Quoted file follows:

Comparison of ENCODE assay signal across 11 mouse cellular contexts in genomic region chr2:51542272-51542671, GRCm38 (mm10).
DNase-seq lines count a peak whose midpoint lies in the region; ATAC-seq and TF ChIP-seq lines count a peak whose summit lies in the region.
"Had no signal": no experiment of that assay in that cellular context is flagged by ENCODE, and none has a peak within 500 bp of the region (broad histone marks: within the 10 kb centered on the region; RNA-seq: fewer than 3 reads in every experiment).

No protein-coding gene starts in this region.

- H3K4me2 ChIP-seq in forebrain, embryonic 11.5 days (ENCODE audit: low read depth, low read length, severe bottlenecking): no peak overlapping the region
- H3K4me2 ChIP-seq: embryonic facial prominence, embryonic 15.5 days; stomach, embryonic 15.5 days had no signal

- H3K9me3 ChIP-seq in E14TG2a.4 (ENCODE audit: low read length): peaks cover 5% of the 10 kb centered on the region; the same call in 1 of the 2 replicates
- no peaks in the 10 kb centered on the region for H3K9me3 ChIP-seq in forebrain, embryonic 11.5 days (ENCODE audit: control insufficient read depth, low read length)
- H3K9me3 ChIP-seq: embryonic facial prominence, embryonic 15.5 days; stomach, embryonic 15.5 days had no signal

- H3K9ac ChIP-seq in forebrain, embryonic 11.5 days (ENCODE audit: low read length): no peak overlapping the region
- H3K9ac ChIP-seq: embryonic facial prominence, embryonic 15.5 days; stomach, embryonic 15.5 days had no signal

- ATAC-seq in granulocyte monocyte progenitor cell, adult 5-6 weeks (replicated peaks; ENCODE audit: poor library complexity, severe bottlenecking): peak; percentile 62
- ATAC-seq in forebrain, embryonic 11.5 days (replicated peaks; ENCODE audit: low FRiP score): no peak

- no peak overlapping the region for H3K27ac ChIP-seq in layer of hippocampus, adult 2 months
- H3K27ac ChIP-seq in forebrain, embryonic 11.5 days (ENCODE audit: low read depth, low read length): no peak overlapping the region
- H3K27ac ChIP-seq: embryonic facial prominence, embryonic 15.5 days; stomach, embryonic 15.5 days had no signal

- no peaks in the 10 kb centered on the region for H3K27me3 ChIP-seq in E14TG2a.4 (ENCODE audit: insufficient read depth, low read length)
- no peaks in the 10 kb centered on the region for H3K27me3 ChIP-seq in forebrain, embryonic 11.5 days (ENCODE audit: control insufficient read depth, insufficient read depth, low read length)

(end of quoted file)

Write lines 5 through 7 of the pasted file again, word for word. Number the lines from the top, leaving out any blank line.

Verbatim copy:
- H3K4me2 ChIP-seq in forebrain, embryonic 11.5 days (ENCODE audit: low read depth, low read length, severe bottlenecking): no peak overlapping the region
- H3K4me2 ChIP-seq: embryonic facial prominence, embryonic 15.5 days; stomach, embryonic 15.5 days had no signal

- H3K9me3 ChIP-seq in E14TG2a.4 (ENCODE audit: low read length): peaks cover 5% of the 10 kb centered on the region; the same call in 1 of the 2 replicates